If you have credit card debt, do not get caught when interest rates rise!
But this time, I'm serious. There are special circumstances that make it more important than ever to pay off any credit card debt you might have now. Before it's too late. Here's what's happening: In an effort to get the economy moving, the Fed is holding down interest rates at artificially low levels. But at some point, those interest rates will have to rise in order to fend off the specter of inflation.
When that happens, your minimum monthly payments will soar -- and if you're looking to get out of debt faster, you'll have to peddle a heck of a lot faster to keep pace. As I wrote on DailyFinance:
Of households that have one or more credit cards, the average debt load is around $10,600. The prime rate is currently 3.25%, so an account with a balance of $10,600 with a variable rate of prime plus 8% would require a minimum monthly payment of $205, according to this calculator (the actual number will vary depending on how a given borrower's minimum payment is calculated).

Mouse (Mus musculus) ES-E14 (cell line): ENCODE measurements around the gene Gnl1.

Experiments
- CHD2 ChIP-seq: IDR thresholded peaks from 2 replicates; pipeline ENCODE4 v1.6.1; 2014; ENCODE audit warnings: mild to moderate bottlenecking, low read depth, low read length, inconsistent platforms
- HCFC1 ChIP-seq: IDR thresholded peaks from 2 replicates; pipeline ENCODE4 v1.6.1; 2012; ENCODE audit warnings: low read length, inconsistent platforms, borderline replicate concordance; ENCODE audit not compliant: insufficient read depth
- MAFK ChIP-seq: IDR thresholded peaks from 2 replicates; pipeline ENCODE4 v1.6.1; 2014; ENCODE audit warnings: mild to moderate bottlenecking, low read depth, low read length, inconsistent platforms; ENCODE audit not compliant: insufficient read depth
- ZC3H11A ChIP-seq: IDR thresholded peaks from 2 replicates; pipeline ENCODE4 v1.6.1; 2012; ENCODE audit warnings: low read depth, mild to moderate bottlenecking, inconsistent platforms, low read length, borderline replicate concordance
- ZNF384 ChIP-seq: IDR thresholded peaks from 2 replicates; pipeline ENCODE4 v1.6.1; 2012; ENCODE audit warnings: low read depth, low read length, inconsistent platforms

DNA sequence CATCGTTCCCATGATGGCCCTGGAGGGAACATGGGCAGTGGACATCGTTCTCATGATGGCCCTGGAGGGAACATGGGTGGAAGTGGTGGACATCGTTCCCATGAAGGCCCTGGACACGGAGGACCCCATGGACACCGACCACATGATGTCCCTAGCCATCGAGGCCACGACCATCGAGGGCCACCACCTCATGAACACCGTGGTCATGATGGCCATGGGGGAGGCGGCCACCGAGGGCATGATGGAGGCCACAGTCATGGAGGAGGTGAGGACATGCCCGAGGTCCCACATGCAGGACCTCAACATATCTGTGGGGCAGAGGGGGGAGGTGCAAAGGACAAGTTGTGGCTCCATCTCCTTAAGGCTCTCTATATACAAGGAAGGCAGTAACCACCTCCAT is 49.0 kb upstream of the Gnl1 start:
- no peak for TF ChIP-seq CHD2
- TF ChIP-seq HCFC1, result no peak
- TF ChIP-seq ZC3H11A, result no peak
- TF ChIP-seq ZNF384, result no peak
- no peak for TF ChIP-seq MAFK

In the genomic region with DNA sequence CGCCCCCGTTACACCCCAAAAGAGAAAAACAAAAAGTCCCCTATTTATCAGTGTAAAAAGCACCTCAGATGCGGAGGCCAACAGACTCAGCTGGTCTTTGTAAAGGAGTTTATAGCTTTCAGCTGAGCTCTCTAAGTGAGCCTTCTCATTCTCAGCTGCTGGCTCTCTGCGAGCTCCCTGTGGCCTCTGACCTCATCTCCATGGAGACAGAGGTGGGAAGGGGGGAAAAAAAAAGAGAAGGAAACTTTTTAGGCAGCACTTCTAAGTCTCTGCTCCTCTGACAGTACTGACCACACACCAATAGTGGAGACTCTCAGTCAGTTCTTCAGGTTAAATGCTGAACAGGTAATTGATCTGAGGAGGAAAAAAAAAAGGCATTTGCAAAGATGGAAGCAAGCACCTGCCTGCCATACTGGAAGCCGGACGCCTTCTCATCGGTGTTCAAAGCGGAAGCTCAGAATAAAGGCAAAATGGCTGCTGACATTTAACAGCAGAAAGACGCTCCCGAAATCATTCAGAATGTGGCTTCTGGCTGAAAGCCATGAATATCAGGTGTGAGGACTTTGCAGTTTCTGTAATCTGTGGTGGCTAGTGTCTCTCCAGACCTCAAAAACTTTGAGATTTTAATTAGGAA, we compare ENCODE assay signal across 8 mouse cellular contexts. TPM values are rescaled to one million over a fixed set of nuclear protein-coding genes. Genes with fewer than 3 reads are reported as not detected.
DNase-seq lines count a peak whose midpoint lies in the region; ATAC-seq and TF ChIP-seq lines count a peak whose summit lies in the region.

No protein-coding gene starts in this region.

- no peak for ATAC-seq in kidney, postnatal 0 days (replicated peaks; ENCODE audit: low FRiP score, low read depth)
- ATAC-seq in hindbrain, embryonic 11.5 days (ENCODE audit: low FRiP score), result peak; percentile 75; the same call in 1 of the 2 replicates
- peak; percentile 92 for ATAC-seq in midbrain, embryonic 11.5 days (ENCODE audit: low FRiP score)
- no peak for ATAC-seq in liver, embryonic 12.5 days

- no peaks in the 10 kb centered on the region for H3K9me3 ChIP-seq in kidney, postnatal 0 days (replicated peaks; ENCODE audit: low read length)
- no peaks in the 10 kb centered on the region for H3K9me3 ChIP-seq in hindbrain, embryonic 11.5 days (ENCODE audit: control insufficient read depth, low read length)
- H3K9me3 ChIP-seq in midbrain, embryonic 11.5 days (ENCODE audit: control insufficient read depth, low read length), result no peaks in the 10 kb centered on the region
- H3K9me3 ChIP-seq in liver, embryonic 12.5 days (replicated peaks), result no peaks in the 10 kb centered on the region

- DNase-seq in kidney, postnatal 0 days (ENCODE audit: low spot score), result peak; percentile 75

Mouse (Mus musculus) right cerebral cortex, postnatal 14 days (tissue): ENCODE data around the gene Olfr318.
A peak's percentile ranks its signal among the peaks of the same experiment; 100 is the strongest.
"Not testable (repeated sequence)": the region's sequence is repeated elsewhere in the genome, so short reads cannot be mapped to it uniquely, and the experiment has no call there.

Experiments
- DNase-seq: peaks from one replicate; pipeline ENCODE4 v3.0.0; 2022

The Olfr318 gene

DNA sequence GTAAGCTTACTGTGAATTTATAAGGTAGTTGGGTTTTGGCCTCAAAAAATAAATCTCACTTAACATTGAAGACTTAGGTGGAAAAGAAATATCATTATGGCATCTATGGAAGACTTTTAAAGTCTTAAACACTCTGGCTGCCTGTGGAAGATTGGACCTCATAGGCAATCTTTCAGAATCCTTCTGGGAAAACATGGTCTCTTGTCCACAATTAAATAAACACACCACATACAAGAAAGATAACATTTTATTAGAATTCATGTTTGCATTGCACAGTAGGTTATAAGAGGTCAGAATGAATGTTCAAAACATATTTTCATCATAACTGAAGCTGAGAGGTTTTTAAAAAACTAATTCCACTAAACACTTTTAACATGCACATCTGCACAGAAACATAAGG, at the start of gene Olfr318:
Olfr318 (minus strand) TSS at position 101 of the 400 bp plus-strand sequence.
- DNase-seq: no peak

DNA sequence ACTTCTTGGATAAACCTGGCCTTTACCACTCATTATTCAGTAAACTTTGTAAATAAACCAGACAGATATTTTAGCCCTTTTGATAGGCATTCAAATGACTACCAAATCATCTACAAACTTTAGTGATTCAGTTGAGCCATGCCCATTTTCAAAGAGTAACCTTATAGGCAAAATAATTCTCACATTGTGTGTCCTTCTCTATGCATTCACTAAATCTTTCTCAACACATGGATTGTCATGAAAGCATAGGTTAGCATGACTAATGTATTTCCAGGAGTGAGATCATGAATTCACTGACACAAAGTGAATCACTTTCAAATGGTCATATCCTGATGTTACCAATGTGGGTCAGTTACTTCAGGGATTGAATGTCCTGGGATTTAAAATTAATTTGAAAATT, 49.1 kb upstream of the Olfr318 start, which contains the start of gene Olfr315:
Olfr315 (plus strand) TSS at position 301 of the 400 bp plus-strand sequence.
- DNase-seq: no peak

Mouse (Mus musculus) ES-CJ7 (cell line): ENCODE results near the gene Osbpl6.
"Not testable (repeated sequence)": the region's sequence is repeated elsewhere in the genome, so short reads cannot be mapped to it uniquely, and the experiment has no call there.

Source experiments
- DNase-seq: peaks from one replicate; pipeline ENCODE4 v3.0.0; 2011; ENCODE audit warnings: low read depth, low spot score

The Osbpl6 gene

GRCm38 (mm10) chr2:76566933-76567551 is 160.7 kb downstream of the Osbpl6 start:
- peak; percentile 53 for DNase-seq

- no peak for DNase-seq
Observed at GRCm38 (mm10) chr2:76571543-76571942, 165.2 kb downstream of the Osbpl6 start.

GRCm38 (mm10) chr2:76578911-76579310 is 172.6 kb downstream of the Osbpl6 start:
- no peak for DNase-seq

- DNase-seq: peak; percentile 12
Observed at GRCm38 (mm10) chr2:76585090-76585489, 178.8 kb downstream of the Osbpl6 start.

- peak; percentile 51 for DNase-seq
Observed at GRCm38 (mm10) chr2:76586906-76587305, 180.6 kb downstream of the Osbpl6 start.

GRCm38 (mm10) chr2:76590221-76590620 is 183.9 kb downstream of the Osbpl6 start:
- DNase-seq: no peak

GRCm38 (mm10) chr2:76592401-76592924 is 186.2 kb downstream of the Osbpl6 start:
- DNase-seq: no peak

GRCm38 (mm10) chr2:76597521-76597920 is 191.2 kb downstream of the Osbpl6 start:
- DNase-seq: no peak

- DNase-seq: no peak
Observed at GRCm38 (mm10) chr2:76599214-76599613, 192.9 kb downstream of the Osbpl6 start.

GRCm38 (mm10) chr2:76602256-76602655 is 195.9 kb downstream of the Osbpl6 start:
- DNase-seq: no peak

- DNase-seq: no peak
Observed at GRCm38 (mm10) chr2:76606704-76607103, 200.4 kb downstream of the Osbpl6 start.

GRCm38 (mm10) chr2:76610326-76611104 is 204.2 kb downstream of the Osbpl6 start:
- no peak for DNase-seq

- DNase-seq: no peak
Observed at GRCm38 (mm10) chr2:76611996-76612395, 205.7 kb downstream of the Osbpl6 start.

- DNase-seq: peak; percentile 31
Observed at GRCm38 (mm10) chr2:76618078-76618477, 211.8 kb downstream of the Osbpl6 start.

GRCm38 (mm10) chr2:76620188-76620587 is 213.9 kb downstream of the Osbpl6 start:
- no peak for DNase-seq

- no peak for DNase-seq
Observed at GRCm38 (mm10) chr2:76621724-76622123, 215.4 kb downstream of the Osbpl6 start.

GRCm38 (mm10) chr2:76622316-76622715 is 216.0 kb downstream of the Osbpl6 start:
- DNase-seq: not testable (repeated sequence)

That's manageable because the prime rate is very low right now. But in the late 1970s, it soared to well over 10%, and hit 19%. What if it goes to 12% on inflationary concerns? The minimum monthly payment jumps to $283 -- an increase of 38%.
No one knows for sure when interest rates will rise: But everyone agrees that they will, and credit card issuers are no longer offering fixed-rate cards. Bank of America is converting nearly all of its account to variable rate payment plans and consumers who continue to carry a balance will find themselves hating their lives pretty soon.
So here's my message for you -- and anyone you might know who has credit card debt: Do whatever it takes to bring your balance down as much as you possibly can, starting this second. Live on Ramen and Kool Aid for awhile. Sell the jewelry you inherited from your grandmother. But whatever you do, do not let yourself get caught naked with variable rate credit card debt when interest rates rise.